With Lectito celebrating its first birthday this month, I’m paying it forward and sharing some of the tips and advice, as well as the mistakes I’ve made and answers to the questions I wish I’d known to ask in my first year of book blogging. Over the past few weeks, I’ve also been chatting with fellow book bloggers to find out what advice they have to share as well as the things they’re still trying to figure out.
Last week I kicked things off with tips for building a solid base, and in coming weeks I’ll be talking about getting social, and innovating and expanding. Don’t want to miss a post? Sign up and get ’em delivered straight to your inbox.
Today, however, is all about content.
This might sound a little crazy, but with all the non-writing parts of blogging (scheduling, admin, social media, networking, catching up on what other bloggers are doing and, you know, reading) it’s easy to forget that you also need to post something now and then.
Finding your voice
Your blog is your little corner of the world where you get to have your say. Embrace it! As with starting anything new, it can be tempting to try and emulate what others with more experience are doing. But whatever they’ve got going on? That’s their thing, and they’ve worked hard to make it their thing. You need to find your thing. This takes time and experimentation. So instead of putting pressure on yourself to deliver the most amazing reviews of all time ever from day dot, use your early blogging months to play with style and form, and don’t be afraid to ask for feedback when trying something new.
I came at Lectito from a background in academia and magazines and had done my share of professional reviewing. I cringe to think of it now, but in the beginning, I viewed Lectito as a one-woman literary journal and had fixed ideas about how a review should look. I still stand by my thoughts on what makes a good review, but my tone was all wrong. For a start, I had vague plans to eventually bring on other reviewers, and wrote a lot in collective first person (We here at Lectito…). There was no we. Just me. So awkward. And I spent ages labouring over really dry reviews that had sub-zero personality and didn’t encourage discussion. It took me a good long while to twig to the fact that a blog should offer something personal. When I’m reading other blogs, I love learning about the people behind those blogs and their personal reading experiences. For example, I loved hearing about how Melanie at Grab the Lapels found that reading Louise O’Neil’s Only Ever Yours took her back to her teenage years reading Sweet Valley High, or how Lucy at The Unlikely Bookworm raced against the clock to complete the BBC Big Read before her 30th birthday, or how Sarah at I Would Rather Read found reading and watching The Revenant as a history buff who already knew a tonne about Hugh Glass.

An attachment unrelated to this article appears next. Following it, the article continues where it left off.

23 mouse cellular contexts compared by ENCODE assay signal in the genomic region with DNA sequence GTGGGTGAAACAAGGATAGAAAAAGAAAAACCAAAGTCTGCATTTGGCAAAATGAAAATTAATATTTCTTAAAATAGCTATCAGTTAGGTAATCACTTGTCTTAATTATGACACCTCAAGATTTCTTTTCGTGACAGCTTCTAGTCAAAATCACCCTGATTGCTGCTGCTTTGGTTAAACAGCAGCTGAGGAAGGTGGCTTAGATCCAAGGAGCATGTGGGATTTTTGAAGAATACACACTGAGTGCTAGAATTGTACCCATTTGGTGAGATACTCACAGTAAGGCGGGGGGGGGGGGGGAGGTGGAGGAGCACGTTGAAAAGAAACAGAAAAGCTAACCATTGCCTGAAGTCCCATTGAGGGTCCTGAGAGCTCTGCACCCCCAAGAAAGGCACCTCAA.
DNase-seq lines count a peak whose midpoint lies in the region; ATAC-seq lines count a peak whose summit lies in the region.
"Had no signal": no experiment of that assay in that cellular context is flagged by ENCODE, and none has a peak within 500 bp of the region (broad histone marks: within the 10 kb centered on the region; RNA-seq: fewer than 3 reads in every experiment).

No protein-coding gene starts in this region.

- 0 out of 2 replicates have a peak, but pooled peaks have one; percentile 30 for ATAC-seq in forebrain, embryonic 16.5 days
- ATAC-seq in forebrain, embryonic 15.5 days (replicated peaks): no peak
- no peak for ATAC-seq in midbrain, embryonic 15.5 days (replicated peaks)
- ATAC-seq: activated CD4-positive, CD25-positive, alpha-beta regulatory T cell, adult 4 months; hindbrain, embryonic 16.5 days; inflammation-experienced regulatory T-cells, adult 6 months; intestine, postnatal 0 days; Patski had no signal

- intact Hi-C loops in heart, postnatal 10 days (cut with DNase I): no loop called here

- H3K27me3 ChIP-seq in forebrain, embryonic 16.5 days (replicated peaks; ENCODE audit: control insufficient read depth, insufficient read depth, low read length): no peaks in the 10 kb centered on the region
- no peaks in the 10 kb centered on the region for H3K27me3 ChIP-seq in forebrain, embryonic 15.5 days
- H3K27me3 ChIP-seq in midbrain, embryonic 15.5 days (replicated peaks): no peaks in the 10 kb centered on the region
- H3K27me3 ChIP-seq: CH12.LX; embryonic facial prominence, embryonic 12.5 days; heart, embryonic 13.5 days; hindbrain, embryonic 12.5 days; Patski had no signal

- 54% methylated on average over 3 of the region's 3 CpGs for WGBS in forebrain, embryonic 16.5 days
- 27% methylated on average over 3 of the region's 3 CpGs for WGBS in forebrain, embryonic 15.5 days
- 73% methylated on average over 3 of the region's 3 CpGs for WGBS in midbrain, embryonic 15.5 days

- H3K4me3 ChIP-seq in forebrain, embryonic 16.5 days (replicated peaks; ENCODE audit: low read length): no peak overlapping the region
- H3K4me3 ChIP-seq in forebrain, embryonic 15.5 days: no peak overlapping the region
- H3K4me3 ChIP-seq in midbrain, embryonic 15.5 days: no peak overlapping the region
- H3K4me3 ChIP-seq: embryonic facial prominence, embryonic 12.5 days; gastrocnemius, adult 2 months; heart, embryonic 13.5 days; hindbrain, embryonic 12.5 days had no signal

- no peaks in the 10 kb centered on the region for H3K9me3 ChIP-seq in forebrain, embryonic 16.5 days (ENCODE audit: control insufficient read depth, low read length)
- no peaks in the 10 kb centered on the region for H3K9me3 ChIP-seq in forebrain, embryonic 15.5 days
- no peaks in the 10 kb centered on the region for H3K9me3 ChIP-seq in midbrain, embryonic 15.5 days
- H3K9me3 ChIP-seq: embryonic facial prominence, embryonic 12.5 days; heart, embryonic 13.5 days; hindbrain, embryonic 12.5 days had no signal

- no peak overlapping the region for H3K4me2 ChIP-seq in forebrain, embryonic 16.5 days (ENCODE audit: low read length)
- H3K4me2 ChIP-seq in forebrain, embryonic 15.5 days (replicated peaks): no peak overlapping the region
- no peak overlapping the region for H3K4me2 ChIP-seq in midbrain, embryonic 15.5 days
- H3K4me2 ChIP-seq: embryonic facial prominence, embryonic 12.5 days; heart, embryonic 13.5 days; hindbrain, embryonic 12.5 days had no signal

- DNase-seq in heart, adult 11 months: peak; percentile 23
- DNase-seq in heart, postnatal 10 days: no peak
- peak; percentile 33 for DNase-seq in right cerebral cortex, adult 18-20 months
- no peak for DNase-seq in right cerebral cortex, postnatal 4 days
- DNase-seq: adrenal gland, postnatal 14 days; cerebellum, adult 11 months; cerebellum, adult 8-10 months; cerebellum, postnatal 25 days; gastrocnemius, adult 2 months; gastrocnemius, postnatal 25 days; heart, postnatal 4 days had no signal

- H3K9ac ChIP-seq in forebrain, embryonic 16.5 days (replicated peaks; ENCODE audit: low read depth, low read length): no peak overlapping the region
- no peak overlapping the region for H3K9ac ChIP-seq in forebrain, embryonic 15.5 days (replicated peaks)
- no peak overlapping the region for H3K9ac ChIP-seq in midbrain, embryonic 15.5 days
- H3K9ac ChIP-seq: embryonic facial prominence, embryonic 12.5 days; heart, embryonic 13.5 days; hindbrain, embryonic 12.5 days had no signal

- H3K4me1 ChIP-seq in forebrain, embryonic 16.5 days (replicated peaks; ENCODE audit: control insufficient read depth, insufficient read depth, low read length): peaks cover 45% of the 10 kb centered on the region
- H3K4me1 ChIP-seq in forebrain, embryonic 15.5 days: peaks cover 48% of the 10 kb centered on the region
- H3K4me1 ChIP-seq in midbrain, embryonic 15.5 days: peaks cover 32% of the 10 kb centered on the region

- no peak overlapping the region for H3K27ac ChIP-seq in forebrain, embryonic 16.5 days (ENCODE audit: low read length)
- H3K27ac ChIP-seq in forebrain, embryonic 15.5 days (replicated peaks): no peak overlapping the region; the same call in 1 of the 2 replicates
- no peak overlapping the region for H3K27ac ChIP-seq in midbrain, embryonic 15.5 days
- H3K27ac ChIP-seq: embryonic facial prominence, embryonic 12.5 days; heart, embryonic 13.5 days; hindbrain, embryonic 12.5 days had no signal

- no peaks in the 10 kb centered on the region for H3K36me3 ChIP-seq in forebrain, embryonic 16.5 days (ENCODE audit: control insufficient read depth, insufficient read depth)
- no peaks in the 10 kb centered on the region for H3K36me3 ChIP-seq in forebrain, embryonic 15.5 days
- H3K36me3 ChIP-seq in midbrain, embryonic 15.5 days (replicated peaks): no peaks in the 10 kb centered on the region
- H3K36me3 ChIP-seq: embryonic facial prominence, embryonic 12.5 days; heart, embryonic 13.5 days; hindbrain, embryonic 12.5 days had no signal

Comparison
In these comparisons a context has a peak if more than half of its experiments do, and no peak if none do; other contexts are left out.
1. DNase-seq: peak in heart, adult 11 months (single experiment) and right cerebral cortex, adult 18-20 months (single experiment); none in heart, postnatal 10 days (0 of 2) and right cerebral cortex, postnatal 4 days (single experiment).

Now I aim for a more chatty, casual style along with a good dollop of analysis in every review. But I’m still tweaking and honing that voice, and I’ve recognised that this will be an ongoing process.
Offer something of value
Okay, I know I just said your blog should be personal. But not too personal. Because here’s the thing, your blog also has to serve your readers. And, let’s face it, no one’s coming to your book blog to read about that weird fungus you found while clipping your toenails. When it comes to book reviews, readers also don’t care whether you loved or hated a book, because that doesn’t help them decide if they’re going to enjoy it. By all means, share your thoughts and feelings, but support them with analysis and examples. If you’ve just found your new favourite character, tell your readers what you love about them. If you didn’t finish a book, explain why.
Each post should offer something of value to your reader. Before hitting ‘Publish’ think: what does my reader get out of this? If you’re posting about your latest book haul or reaching a milestone with your followers, the answer is probably: not much. Why the heck would your readers care how many ARCs publishers sent you this month or how many other people are reading your blog? It comes across as bragging and sends the message that you’re more about fame and free books than talking about reading.
Instead, make your blog a place where readers know they can find useful information: insightful reviews, author interviews, introductions to other book bloggers, recaps of bookish events and projects, discussions about book awards, book clubs, reading challenges, advice about blogging—whatever it is that you’re passionate about, and you think your readers might benefit from.